The rock opera has its roots in The Who’s Tommy, Jesus Christ Superstar, Hair and the Rocky Horror Picture Show. American Idiot opens few new doors. It barely builds on the shoulders of those prior giants.
The set opens with walls of TV monitors flashing rapid fire TV clips of culture junk (recalling U2’s ZooTV Tour set). In a flash and a slash of guitars, the energetic cast is soon leaping in well-choreographed motion. The incredibly limber gymnastics of the cast are evident.
But before the halfway mark of the show, my mind wanders. And by the end I am still wondering: How do all the various elements in each successive 3-5 minute chunk of the play work so well independently, yet taken together result in such a disjointed 94 minute whole?
The set (by Christine Jones) is evocative and versatile. The band (led by music director Jared Stein) is tight, with suitably low slung thrashing guitars, although deploying second rate Clash chords. Indeed, much of the creative team worked together on the more thoughtful Spring Awakening: Michael Mayer (director), Kevin Adams (lighting designer), Andrea Lauer (costume designer), Brian Ronan (sound design) and Jones.
The American Idiot storyline is nothing unique, whether we have seen it before in A Clockwork Orange or in myriad other settings. Burgess’ novel and Kubrick’s film presented the same full cycle of antiestablishment nihilism transforming the lead character to the point of recognizing that maybe home and family and community is not so bad after all.
Green Day, led by Billie Joe Armstrong, wrote and recorded the American Idiot album in 2004. The songs were glued together to build a story around the Jesus of Suburbia character. Critics liked it, and fans lapped it up, sending the album to number one in 19 countries with a Grammy for Best Album along the way. Armstrong workshopped a stage version in Berkeley, where its success led to a Broadway run. Armstrong occasionally took the stage to play the role of St Jimmy, the drug dealing alter ego of the drug addicted Johnny. Johnny is at the center of the overly familiar story of three buddies who are going to split their Podunk town for the big city. Will is hobbled by unexpected early fatherhood, Tunny is drawn to the military and our hero cycles through drug addiction. The most clever line of the evening is “I’ve got an axe to grind and it’s splitting my head.”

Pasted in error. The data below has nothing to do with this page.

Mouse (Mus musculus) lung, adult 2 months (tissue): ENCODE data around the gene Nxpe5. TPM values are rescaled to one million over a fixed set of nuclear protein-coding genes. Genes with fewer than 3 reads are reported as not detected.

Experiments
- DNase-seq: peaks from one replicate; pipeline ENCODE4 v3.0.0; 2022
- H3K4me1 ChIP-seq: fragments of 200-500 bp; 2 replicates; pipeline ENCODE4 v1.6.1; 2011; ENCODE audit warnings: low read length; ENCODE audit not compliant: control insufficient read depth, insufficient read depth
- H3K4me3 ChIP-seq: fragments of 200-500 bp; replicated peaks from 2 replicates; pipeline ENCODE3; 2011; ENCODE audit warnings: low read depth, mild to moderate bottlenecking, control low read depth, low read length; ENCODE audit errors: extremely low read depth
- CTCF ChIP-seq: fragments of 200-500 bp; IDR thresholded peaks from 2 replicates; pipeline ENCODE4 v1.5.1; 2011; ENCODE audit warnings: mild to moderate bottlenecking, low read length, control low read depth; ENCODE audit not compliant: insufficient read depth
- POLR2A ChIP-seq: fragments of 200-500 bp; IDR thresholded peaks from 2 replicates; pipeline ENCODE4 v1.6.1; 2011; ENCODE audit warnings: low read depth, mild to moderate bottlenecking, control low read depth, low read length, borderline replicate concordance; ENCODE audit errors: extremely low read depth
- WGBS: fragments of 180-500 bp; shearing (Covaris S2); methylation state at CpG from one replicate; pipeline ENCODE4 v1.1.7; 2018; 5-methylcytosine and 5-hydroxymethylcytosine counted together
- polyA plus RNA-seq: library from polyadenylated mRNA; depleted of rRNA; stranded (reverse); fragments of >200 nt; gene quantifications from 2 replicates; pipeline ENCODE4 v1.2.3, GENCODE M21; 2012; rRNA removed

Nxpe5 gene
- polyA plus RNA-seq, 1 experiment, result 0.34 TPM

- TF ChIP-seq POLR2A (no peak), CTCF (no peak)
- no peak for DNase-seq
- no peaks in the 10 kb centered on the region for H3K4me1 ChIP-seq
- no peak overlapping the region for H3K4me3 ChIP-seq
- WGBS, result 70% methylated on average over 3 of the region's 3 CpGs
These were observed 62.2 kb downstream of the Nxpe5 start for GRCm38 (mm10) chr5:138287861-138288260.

The aural onslaught is leavened by the occasional acoustic number. For instance, “Wake Me Up When September Ends” is lovely. The song title most appropriate, perhaps unintentionally, is “Too Much Too Soon.” The set has a clever back alley sensibility, somewhat reminiscent of West Side Story. Van Hughes plays Johnny with aplomb, drawing on his prior experience with the role elsewhere.
The LA opening night crowd offered the seemingly perfunctory standing ovation. In attendance a few rows away was Tom Hanks, who will be producing the film version. For the curtain call, the stage is cleared and the full cast is lined up with acoustic guitars. They run through Green Day’s prior big hit, “Good Riddance (Time of Your Life)” which was well received, yet rather obligatory and expected. Heck, even Glen Campbell recorded a version on his current album.